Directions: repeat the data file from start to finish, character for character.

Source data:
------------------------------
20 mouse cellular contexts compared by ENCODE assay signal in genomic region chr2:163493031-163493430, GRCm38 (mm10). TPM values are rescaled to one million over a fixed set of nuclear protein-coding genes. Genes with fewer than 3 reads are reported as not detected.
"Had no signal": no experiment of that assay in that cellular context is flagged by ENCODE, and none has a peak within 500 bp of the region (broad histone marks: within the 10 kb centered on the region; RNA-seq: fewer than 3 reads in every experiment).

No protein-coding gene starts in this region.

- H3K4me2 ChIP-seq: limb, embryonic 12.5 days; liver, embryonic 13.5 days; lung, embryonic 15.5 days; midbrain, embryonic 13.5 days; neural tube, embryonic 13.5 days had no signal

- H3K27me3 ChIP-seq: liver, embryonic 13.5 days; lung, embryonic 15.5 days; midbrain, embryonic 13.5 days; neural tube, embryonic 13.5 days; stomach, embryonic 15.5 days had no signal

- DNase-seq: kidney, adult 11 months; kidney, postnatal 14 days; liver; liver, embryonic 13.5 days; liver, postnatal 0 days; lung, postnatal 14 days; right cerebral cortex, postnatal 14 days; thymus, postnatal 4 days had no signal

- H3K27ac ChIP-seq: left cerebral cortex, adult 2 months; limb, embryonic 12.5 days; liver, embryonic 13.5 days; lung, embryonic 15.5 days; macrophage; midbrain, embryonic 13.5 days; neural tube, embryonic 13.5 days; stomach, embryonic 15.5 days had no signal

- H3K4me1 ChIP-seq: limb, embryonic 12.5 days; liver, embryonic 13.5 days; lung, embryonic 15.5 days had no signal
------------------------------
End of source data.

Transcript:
20 mouse cellular contexts compared by ENCODE assay signal in genomic region chr2:163493031-163493430, GRCm38 (mm10). TPM values are rescaled to one million over a fixed set of nuclear protein-coding genes. Genes with fewer than 3 reads are reported as not detected.
"Had no signal": no experiment of that assay in that cellular context is flagged by ENCODE, and none has a peak within 500 bp of the region (broad histone marks: within the 10 kb centered on the region; RNA-seq: fewer than 3 reads in every experiment).

No protein-coding gene starts in this region.

- H3K4me2 ChIP-seq: limb, embryonic 12.5 days; liver, embryonic 13.5 days; lung, embryonic 15.5 days; midbrain, embryonic 13.5 days; neural tube, embryonic 13.5 days had no signal

- H3K27me3 ChIP-seq: liver, embryonic 13.5 days; lung, embryonic 15.5 days; midbrain, embryonic 13.5 days; neural tube, embryonic 13.5 days; stomach, embryonic 15.5 days had no signal

- DNase-seq: kidney, adult 11 months; kidney, postnatal 14 days; liver; liver, embryonic 13.5 days; liver, postnatal 0 days; lung, postnatal 14 days; right cerebral cortex, postnatal 14 days; thymus, postnatal 4 days had no signal

- H3K27ac ChIP-seq: left cerebral cortex, adult 2 months; limb, embryonic 12.5 days; liver, embryonic 13.5 days; lung, embryonic 15.5 days; macrophage; midbrain, embryonic 13.5 days; neural tube, embryonic 13.5 days; stomach, embryonic 15.5 days had no signal

- H3K4me1 ChIP-seq: limb, embryonic 12.5 days; liver, embryonic 13.5 days; lung, embryonic 15.5 days had no signal